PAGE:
What is it?
And so to the serious stuff. After months of anticipation, a circus of static launches and an elaborate US-based international drive programme, we’re at last able to test the 2023 Range Rover where it matters most.
This week, we’ve driven Land Rover’s brand-new flagship on the ancient, pockmarked roads of Britain, widely acknowledged as the most difficult in Europe; and on the steep, rutted, muddy slopes of the Eastnor Castle estate where both this latest Range Rover and every one of its four predecessors, reaching back to 1970, was developed. It's the essential evaluation.
Happily, we have the right Range Rover for the job. Our test car is a standard-wheelbase D350 HSE diesel, a version selected several weeks ago by our man Matt Prior as potentially the most capable and most practical model of a complicated line-up after he drove no fewer than five petrol and diesel, standard and long-wheelbase versions in the US.
Ours is an uncomplicated mission: to drive a day-long route involving 150 miles on the roads around southern England, punctuated by about 90 minutes’ much tougher testing at Eastnor, in the same vehicle, wearing the same tyres as it tackled A-roads and motorways.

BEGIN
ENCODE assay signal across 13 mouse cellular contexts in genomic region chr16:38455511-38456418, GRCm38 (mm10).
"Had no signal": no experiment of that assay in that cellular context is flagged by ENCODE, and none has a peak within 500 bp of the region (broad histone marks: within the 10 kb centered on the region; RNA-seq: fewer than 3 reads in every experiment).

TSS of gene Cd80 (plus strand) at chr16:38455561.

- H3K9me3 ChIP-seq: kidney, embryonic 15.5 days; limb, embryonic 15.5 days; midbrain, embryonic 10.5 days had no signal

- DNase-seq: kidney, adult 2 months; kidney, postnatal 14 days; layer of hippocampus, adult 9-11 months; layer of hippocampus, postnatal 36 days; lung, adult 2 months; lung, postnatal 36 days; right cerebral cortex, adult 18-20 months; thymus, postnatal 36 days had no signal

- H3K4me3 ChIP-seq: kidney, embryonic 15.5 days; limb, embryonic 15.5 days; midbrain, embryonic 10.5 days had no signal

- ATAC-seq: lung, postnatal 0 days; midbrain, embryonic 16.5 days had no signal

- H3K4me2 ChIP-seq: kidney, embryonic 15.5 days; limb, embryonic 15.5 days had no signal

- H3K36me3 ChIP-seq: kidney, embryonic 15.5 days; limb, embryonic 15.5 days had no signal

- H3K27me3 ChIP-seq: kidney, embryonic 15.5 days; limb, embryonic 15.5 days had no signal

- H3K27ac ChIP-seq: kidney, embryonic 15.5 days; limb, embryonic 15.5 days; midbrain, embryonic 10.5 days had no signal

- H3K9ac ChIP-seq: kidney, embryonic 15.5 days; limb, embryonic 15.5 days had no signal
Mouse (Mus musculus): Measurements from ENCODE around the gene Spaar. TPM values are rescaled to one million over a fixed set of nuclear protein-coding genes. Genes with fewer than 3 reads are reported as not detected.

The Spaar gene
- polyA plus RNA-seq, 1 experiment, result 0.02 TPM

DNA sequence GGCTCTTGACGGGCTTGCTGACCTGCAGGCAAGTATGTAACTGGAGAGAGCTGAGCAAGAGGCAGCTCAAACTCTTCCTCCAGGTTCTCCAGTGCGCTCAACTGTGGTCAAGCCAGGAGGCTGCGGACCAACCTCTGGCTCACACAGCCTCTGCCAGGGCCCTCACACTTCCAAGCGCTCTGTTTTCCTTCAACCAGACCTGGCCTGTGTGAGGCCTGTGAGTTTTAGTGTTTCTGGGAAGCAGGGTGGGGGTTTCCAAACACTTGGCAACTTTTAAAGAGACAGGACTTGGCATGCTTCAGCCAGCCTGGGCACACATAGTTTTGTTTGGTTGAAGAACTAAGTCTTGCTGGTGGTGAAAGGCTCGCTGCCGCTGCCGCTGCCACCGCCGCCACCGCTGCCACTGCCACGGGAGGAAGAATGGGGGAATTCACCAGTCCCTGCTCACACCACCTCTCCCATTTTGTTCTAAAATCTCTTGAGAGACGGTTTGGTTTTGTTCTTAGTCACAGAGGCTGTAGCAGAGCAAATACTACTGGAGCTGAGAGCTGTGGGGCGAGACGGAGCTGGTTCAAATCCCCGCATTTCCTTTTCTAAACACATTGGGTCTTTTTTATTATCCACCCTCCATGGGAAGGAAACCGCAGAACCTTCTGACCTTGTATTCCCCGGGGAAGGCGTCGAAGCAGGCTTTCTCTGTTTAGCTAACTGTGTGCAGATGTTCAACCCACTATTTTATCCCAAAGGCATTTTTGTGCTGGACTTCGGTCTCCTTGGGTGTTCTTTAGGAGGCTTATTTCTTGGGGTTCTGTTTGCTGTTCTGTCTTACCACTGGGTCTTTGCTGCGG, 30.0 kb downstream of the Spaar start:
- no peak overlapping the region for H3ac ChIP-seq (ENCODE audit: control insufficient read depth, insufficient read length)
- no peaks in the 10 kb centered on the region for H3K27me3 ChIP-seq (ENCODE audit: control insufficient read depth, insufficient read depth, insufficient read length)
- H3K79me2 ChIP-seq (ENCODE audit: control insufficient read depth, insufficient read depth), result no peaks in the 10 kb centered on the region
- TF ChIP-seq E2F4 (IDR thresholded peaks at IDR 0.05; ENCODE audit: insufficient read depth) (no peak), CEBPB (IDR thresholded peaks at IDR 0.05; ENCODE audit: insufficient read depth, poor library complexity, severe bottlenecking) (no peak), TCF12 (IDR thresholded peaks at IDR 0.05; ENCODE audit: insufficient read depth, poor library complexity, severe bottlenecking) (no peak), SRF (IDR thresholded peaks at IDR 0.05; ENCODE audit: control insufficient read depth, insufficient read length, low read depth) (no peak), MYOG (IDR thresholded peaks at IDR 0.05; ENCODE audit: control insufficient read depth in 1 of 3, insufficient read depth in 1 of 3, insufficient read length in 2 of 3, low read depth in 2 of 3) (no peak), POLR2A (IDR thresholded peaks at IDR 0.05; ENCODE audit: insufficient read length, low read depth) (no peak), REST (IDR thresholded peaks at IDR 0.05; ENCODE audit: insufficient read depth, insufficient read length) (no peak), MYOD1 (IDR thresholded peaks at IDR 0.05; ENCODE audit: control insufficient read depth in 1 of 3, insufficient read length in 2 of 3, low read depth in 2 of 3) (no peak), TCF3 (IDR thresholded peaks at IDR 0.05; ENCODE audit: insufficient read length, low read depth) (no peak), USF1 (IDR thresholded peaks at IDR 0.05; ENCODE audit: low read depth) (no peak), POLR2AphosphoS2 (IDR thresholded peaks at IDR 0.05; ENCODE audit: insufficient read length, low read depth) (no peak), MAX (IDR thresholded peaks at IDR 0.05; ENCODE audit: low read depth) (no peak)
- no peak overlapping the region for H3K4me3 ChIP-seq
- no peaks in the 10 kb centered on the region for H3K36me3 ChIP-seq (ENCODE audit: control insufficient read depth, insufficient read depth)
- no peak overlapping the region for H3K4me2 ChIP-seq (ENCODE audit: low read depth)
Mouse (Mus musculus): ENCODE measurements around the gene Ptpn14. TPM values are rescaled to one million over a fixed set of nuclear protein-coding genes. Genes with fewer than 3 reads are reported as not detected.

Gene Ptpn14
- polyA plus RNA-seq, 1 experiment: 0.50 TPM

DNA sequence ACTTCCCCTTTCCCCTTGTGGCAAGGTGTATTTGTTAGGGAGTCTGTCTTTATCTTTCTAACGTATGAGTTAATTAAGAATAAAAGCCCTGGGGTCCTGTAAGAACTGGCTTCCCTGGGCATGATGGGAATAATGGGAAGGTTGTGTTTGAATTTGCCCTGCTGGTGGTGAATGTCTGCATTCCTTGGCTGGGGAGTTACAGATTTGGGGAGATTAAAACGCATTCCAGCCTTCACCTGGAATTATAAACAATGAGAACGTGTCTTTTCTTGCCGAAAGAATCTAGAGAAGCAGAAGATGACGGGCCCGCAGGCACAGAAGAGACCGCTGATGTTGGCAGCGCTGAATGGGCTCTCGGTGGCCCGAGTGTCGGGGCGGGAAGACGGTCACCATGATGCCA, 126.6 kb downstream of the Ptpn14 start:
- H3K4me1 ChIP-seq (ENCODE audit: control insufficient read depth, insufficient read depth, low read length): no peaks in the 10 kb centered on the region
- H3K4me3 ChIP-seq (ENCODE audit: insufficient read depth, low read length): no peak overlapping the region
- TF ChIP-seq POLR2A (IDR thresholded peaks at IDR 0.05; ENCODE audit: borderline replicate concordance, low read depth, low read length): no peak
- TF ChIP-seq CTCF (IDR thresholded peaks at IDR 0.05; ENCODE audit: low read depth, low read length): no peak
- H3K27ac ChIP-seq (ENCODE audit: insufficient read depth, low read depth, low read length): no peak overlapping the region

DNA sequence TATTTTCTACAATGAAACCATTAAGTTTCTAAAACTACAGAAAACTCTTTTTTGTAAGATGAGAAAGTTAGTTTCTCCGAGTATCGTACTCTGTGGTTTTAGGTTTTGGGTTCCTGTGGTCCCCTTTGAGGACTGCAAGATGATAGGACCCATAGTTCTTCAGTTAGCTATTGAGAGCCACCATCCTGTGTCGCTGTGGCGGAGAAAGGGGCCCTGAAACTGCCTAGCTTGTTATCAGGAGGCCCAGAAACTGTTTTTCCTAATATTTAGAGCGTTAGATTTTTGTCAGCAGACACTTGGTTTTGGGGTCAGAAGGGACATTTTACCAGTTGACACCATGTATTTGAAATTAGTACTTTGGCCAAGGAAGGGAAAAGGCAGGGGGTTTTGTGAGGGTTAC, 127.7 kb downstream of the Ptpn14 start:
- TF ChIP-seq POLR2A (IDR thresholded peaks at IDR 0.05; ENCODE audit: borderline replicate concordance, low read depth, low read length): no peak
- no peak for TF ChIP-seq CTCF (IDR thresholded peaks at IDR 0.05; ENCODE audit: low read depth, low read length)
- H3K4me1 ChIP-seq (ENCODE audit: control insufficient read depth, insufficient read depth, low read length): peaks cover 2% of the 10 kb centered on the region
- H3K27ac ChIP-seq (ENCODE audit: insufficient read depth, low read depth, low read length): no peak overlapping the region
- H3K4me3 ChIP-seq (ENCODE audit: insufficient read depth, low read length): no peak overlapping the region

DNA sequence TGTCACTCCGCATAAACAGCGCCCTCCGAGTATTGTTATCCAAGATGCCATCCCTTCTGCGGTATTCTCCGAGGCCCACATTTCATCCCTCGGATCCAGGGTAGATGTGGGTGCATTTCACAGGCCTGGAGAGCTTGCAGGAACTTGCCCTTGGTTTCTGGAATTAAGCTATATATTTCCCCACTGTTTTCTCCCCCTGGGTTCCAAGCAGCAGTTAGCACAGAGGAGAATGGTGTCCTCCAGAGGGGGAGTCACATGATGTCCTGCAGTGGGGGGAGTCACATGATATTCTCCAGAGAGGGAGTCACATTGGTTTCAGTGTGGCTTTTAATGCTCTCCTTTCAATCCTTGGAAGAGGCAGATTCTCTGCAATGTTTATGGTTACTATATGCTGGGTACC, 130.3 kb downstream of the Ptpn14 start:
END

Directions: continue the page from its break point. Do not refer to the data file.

Demonstrating road-tyred vehicles on a wide variety of terrain at speeds from mud crawl to motorway cruise has always been Land Rover’s special way of demonstrating their versatility.
To recap, the new Range Rover, codenamed L460, sits on a new-design, mostly aluminium chassis called MLA Flex (curious name for a structure “up to 50% stiffer”). It's strengthened by strategically placed steel components, notably across the front bulkhead and in the body pillars.
At 5052mm overall, the standard-wheelbase model is 75mm longer than before but still around 90mm shorter than the Bentley Bentayga. Its 2209mm maximum width makes it one of the widest cars on the road.
There's a slightly bewildering array of 3.0-litre straight-six diesel and petrol engine options. All are turbocharged Ingenium units, but only some are mild hybrids. Also offered is a pair of six-cylinder petrol-electric plug-in hybrids, plus a big-power version featuring a 4.4-litre V8 that JLR now buys in from BMW.